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Rain Man Brings Sunshine To Leeds Grand
Phil Hopkins, Arts & Travel Editor
Strip away the versatility and sheer expanse of cinema and it takes large performances to fill a stage, especially when the movie you are seeking to emulate won four Oscars and featured two of the biggest names in Hollywood.

Tom Cruise and Dustin Hoffman were the two stars of 1988’s Rain Man, leaving Ed Speleers and Mathew Horne as Charlie and Raymond Babbitt, with considerable shoes to fill.

But I was left with no doubts at the end of this highly entertaining, beautifully scripted and well-directed piece of theatre, largely driven by the two main protagonists, Speleers as the self-centred wheeler-dealer brother

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Charlie and Horne, magnificent as autistic savant and older sibling Raymond.
Rain Man tells the story of selfish yuppie Charlie, estranged from his father since the age of 16. Self-centred, angry and with a huge sense of entitlement, he discovers that his father has died and bequeathed all of his multimillion-dollar estate to his other son, Raymond, of whose existence Charlie was unaware. He is left with only his father's car – the original cause of their split - and a collection of rose bushes.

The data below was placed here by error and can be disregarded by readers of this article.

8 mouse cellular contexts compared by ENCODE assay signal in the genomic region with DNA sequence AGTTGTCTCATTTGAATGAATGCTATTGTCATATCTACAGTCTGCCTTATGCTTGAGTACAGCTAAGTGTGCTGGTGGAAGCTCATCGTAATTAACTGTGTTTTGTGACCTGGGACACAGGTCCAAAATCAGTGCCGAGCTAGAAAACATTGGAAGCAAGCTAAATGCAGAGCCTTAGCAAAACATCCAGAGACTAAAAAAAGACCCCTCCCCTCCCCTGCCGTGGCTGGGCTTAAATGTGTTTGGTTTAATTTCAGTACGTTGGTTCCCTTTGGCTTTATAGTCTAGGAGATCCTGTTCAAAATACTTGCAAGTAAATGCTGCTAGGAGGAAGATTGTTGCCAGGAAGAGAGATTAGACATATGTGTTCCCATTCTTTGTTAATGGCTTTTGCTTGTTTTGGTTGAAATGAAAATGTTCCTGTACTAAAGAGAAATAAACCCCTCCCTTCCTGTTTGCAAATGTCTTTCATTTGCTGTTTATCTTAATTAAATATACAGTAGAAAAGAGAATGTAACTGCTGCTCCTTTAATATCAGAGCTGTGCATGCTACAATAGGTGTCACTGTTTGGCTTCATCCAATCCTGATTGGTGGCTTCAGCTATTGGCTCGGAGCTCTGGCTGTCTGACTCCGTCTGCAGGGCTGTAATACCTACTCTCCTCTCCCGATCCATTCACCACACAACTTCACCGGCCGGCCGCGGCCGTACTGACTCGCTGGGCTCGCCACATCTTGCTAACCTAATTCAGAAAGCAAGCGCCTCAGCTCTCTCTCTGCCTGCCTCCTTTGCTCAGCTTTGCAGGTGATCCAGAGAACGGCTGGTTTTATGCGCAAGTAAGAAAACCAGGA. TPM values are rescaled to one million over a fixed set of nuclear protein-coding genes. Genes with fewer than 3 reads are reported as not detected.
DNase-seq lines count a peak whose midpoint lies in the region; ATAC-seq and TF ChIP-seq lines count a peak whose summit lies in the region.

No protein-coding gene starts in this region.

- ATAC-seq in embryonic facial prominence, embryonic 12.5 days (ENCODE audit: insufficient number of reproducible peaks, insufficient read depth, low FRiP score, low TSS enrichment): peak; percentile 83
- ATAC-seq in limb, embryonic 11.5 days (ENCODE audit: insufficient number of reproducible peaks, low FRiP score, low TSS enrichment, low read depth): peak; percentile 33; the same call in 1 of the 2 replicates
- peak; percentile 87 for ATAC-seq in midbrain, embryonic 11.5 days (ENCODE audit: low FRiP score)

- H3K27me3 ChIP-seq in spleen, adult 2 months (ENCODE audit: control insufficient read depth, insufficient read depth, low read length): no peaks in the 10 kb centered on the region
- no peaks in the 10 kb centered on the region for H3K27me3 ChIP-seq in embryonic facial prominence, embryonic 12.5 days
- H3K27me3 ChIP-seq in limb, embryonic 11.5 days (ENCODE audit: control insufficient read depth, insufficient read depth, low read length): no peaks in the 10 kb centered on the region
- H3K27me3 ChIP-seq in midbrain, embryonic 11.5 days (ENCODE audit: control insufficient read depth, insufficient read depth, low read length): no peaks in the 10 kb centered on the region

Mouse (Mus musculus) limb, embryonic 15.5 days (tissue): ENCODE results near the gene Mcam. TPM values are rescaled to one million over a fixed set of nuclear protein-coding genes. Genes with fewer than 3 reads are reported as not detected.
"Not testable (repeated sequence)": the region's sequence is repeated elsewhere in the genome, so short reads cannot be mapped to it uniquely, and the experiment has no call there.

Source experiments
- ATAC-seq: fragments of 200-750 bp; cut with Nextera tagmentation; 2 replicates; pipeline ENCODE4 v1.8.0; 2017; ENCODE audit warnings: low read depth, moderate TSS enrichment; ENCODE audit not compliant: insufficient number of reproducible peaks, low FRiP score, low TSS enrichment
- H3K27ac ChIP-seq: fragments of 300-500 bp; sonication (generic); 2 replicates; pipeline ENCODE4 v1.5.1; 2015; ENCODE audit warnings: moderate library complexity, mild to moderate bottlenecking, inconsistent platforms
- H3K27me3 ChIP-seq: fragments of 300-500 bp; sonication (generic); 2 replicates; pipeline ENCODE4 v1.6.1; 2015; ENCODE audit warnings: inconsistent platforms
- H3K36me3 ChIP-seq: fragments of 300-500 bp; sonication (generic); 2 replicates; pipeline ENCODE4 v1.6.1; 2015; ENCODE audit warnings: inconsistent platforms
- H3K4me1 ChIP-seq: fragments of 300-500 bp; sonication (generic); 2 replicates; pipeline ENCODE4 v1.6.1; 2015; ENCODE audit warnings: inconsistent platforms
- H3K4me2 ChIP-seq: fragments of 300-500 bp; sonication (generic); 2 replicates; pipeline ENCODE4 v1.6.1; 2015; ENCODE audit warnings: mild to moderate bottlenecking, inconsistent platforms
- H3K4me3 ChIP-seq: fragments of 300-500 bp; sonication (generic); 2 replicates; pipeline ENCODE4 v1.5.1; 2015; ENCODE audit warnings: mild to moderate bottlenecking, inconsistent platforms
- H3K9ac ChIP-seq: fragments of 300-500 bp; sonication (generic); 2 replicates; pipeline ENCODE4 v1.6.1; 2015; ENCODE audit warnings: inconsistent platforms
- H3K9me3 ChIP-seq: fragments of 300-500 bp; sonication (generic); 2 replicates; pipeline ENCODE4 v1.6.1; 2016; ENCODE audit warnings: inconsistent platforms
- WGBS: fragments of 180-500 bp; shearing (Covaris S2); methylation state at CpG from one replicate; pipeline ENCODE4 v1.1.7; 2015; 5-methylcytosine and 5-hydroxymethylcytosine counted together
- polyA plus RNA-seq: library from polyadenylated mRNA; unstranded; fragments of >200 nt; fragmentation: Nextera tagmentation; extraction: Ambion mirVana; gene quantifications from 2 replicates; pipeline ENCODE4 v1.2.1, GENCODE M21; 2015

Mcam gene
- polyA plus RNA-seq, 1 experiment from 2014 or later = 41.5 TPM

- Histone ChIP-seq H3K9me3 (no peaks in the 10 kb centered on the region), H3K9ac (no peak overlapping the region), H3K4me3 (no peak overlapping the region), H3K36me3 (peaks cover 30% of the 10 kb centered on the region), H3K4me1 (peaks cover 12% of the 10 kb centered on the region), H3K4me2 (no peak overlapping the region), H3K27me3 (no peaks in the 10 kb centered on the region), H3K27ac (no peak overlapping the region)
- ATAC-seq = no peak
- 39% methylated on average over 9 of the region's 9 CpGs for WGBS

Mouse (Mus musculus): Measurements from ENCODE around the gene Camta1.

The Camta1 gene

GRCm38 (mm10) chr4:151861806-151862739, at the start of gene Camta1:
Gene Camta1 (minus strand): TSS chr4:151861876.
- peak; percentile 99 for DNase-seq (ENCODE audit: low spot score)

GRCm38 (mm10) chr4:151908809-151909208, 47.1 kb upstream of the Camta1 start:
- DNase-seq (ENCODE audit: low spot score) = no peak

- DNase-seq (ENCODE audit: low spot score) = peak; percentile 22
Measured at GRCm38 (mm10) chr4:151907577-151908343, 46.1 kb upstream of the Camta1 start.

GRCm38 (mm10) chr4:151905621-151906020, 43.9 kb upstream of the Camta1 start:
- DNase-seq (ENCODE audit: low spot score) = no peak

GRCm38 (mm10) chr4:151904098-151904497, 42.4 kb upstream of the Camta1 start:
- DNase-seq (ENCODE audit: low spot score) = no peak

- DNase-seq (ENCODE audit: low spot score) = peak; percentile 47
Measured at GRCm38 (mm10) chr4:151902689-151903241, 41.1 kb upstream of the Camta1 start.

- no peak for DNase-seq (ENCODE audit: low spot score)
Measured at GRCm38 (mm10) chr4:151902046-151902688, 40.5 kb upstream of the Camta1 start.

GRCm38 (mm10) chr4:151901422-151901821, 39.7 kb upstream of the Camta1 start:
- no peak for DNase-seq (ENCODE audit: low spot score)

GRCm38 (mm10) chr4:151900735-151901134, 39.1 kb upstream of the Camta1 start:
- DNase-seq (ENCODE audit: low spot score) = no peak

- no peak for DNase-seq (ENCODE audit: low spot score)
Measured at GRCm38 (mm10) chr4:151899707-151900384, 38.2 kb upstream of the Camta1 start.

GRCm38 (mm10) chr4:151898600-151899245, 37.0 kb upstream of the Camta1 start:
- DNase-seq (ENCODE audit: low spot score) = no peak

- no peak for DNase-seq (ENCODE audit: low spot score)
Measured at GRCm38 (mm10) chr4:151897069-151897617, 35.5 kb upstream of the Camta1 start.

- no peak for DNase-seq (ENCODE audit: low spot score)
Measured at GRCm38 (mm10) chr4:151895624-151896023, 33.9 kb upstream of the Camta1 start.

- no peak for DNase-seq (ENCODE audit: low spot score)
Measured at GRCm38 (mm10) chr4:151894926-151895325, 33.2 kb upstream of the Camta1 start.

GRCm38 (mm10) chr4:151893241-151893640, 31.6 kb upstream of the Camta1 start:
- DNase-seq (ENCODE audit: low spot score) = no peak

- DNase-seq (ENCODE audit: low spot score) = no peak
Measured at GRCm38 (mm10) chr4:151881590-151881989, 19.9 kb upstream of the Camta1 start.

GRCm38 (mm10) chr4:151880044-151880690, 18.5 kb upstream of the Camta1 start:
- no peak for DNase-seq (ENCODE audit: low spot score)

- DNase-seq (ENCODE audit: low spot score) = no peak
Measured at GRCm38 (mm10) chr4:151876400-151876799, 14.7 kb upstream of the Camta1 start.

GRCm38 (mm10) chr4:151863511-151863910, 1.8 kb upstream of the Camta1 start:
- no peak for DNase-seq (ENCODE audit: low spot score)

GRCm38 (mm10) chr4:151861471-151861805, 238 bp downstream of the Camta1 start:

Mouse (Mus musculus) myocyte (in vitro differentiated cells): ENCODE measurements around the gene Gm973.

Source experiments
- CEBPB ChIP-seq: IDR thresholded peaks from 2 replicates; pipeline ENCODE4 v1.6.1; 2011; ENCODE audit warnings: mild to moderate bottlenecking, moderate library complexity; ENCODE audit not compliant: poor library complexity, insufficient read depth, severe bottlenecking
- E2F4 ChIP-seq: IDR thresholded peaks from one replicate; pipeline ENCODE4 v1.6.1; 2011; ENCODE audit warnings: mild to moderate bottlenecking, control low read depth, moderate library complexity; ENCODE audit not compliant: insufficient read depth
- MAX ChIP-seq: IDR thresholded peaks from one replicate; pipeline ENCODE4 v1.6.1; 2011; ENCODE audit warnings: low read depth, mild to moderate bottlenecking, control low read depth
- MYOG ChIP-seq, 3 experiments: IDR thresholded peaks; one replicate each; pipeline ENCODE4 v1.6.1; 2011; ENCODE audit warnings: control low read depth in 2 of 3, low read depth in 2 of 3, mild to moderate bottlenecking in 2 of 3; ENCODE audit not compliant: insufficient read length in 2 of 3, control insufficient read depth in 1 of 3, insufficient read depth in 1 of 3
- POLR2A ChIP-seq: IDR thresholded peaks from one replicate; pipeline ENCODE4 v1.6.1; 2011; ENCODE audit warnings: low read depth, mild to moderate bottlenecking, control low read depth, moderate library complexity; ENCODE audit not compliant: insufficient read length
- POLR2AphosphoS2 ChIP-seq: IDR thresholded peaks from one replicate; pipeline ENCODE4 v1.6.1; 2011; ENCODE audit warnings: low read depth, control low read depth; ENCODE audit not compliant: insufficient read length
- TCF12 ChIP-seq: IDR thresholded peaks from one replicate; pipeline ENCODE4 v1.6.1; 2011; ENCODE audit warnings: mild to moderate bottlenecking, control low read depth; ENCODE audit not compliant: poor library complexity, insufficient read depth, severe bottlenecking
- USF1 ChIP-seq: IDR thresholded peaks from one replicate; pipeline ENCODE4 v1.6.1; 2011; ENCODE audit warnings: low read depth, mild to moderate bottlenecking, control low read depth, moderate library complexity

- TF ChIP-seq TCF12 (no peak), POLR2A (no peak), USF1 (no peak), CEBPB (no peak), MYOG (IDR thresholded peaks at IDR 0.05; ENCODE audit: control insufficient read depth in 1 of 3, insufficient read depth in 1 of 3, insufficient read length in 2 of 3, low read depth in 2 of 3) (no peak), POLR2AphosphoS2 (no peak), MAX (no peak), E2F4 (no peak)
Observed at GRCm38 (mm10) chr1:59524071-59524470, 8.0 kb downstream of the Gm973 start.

At first Charlie is merely intent on taking custody of his brother for material gain – to try and get his hands on half of the $3m fortune bequeathed to his older sibling, but as their relationship develops and he comes to realise that this is his brother, not a car to be traded, a relationship starts to develop.

This is a touching production that really concentrates on the relationship between the two brothers, because in many ways it has no other choice with less than two hours of playing time. The Classic Screen to Stage Theatre Company, the people behind Rain Man, have, no doubt realised, that the stage version could never be the movie.

When Charlie realises his brother has an amazing talent for numbers and would be exceptional at card counting in the casinos of Las Vegas, it is a great scene in the film, but the stage show left much more to the imagination, as theatre should. We merely saw the two actors, each holding roulette chips on a tray at the end of their casino triumph, to tell us that their Las Vegas outing had been a success.

The plot kept moving, cleverly aided by simple backdrops and 1980’s music helping to concertina the storyline.

The doctor looking after Raymond says of Charlie’s brother, ‘he is incapable of forgetting.’ This is a show that will stay in my memory for a long time to come and is highly worthwhile.

Until Saturday 3rd November 2018, Leeds Grand

Rain Man Brings Sunshine To Leeds Grand, 30th October 2018, 11:27 AM